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Who's In Charge? You? Maybe Not

Published: January 3, 2020
by Chad Anthony Meacham

When someone dies – who’s in charge?  Who gets to make decisions on what is done with the body?  What if one person wants cremation and another is opposed to it?  If a married couple is separated and one dies – does the survivor have first rights or would a son or daughter’s rights prevail?  Situations like these (and many other) present themselves on a regular basis.  So what does the funeral director do?  Flip a coin?  No – in Indiana, the law is specific as to the order of who is in charge, or using legal terminology, who has “right of disposition”.  It’s found under IC 29-2-19-17.

Before getting technical, the most common order of this “right of disposition” (without legal exceptions) is usually seen like this:

1st           Husband or wife

2nd          Son or daughter

3rd           Father or mother (or both)

4th           Brother or sister

That’s the broad generality.  Now, I will list the technical aspects of the Indiana law.  Notice that the surviving spouse is now 4th in line.  There are other interesting aspects that come in to play. 

By law, this is the order that is considered:

1st           A person named in a funeral planning declaration (I will cover this in a future                    blog – stay tuned!)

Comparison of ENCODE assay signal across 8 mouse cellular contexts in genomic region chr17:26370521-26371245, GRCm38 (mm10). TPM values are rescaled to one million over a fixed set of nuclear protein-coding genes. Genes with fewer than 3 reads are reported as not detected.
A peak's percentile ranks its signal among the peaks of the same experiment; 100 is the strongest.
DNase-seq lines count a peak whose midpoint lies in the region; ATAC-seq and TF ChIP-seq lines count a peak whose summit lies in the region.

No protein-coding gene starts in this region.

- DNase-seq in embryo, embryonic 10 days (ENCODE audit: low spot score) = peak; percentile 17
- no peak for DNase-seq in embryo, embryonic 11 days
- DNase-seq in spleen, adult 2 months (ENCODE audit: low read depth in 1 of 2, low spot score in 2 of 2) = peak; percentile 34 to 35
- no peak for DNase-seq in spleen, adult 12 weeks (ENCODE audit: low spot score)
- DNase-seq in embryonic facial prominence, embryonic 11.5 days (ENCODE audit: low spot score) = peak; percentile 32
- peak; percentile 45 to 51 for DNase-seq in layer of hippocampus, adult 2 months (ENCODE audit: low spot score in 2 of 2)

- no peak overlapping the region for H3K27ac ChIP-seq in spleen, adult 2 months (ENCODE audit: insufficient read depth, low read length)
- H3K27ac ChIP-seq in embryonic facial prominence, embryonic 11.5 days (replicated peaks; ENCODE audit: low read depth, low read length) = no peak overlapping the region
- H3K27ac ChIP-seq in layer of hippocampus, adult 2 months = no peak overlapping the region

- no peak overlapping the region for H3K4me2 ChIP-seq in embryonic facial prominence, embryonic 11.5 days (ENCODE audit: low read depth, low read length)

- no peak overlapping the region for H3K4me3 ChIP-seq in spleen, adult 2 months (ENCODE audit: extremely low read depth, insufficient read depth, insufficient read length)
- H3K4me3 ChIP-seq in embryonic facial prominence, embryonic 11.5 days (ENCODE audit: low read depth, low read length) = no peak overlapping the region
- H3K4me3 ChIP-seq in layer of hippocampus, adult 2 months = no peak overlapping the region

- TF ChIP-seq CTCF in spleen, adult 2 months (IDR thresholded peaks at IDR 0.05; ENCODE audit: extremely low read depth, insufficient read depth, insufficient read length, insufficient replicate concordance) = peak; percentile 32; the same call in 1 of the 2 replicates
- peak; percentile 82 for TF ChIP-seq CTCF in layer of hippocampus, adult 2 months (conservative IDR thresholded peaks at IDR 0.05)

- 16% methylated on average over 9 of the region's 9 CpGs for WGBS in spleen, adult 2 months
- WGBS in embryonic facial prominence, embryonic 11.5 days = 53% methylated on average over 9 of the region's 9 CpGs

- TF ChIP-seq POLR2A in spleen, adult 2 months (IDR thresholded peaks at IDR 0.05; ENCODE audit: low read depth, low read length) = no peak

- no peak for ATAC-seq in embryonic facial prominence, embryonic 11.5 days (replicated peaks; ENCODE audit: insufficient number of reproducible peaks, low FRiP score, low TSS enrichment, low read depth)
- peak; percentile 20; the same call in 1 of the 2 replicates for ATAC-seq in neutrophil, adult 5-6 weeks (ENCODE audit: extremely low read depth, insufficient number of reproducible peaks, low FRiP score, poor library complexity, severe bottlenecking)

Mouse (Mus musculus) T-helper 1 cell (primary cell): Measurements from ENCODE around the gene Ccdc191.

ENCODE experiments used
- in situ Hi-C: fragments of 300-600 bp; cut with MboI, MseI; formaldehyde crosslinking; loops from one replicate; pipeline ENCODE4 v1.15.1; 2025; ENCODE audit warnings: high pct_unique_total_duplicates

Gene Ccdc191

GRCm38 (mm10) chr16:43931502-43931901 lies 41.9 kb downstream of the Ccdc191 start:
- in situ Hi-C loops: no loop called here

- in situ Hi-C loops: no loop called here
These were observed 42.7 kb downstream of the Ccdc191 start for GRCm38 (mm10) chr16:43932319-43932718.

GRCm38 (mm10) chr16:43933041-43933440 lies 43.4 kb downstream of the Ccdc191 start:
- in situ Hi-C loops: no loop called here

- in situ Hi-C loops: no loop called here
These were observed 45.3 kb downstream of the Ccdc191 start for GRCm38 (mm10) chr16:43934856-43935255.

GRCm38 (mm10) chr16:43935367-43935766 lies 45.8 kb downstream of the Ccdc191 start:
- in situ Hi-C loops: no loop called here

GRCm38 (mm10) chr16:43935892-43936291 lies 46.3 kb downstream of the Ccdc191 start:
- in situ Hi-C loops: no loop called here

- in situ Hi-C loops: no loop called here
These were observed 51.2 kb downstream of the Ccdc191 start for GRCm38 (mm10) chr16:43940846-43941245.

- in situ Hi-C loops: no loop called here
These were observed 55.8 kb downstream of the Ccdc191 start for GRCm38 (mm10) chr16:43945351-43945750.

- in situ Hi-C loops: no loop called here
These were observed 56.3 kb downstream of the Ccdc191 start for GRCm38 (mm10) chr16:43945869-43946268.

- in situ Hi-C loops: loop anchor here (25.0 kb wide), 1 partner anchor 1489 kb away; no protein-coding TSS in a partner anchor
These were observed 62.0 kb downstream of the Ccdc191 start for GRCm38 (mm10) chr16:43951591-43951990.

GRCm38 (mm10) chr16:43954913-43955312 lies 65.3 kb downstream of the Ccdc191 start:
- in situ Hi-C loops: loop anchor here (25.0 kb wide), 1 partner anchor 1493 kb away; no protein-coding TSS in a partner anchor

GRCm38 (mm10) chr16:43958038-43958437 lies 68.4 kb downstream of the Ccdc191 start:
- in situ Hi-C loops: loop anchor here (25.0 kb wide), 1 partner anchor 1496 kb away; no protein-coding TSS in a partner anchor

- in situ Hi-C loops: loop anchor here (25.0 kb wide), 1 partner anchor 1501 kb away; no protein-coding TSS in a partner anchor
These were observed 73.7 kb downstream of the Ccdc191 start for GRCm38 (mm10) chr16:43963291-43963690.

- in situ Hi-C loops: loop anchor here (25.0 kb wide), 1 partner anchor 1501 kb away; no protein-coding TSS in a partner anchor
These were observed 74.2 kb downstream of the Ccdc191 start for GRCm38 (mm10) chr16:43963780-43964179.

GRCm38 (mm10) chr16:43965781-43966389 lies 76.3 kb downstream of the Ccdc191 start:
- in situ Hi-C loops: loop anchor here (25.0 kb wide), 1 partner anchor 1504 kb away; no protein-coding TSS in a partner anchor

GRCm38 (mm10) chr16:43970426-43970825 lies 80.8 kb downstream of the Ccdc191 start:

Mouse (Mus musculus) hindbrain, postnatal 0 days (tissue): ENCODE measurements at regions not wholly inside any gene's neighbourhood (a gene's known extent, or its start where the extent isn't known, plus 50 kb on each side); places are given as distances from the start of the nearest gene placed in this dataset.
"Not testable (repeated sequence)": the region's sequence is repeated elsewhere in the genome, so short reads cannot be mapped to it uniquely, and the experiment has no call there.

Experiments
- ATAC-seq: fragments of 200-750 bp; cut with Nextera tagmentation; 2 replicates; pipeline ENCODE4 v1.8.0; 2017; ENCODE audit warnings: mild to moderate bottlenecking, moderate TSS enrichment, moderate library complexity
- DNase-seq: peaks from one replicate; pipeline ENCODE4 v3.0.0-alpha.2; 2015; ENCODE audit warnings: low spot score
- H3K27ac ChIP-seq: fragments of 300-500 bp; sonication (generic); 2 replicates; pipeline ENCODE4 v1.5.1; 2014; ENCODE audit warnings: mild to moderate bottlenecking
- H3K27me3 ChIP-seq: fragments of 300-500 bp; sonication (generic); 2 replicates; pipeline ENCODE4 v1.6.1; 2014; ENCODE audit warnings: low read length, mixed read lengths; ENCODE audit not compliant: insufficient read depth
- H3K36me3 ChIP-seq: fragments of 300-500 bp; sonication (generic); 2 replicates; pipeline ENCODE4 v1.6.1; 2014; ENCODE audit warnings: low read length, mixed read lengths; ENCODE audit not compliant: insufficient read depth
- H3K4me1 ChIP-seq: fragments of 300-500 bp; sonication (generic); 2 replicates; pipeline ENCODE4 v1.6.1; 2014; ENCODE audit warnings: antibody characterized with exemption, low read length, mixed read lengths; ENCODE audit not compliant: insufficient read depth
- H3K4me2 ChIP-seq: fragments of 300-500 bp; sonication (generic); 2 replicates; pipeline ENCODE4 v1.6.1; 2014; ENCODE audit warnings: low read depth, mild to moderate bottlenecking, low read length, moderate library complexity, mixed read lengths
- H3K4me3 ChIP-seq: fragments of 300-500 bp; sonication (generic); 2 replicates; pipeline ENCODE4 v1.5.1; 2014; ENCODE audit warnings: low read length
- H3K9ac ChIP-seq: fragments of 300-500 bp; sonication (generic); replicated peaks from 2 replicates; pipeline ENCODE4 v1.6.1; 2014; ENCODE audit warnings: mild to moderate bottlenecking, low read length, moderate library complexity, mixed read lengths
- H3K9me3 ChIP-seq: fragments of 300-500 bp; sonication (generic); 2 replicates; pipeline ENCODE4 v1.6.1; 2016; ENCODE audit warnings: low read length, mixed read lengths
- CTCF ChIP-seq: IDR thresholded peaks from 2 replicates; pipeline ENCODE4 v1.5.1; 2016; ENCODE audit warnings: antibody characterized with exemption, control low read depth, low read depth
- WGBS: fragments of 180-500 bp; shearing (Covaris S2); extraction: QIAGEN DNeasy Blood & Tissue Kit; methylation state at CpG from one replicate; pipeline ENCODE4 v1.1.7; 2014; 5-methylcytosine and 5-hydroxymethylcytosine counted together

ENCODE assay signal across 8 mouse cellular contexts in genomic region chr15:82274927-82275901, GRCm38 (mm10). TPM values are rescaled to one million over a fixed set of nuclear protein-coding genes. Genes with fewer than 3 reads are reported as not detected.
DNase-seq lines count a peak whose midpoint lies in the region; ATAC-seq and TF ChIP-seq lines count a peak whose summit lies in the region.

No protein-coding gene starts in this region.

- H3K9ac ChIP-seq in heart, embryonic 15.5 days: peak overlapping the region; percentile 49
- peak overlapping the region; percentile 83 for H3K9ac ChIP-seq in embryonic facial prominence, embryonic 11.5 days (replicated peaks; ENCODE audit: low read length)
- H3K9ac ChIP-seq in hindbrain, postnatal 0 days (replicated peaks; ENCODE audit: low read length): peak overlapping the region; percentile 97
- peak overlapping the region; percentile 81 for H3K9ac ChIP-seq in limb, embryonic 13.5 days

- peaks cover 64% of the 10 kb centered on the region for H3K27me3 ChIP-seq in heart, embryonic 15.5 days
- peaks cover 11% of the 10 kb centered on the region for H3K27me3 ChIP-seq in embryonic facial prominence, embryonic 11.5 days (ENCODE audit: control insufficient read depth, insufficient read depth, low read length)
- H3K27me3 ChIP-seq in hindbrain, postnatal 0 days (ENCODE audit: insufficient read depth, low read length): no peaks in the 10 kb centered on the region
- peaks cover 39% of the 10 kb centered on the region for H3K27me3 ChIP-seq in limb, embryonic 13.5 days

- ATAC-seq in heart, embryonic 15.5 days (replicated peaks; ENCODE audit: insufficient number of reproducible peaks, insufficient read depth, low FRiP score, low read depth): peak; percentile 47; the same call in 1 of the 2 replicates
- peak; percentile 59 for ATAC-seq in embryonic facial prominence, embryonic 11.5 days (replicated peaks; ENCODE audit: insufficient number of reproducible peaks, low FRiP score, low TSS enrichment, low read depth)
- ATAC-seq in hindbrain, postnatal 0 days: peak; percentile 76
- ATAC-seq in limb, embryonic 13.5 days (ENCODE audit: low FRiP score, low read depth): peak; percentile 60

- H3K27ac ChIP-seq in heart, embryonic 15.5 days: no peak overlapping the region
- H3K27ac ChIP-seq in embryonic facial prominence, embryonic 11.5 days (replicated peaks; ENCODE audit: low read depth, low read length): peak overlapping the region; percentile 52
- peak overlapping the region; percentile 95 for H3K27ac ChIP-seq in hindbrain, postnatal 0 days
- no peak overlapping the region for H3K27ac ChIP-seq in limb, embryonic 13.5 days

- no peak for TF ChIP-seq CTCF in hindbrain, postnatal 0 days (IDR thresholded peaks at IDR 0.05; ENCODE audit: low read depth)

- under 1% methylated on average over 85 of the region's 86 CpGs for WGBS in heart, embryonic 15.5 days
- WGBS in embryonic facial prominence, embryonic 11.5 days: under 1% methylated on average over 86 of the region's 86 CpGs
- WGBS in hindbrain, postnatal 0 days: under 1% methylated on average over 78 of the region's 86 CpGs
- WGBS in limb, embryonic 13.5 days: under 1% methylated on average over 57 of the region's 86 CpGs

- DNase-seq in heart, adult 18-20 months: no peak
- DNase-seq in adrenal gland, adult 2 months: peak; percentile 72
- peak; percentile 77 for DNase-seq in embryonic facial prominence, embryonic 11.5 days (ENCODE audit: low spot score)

2nd          A person named in a DD Form 93 (if the decedent died while serving in the                      military)

3rd           A person specifically granted the authority in a power of attorney or health                        care POA

4th           Spouse

5th           Surviving adult child (if more than one adult children, the majority); less than                    half can have rights if the adult children have used reasonable efforts to notify                  the others and are not aware of any opposition to the final disposition                                instructions by more than half of the children

6th           Parent or parents; if one of the parents is absent, the one who is present has                  rights if reasonable efforts were used to contact the absent parent

7th           Sibling; if more than one, same rules apply as multiple children

8th           A person in the next degree of kinship; if more than one person in same                          degree of kinship survives, same rules apply as multiple children

9th           Step-child; if more than one, same rules apply as child

10th         The person appointed to administer the decedent’s estate

11th         Any other person willing to act

Will you be in charge of arranging someone’s final plans?  Who will be in charge of your final plans?  One thing that you can do to solve a multitude of issues later – is to plan ahead.  Call Meacham and speak with Andrea, a licensed funeral director.  There is no cost or obligation.  You owe it to yourself and those you love. 

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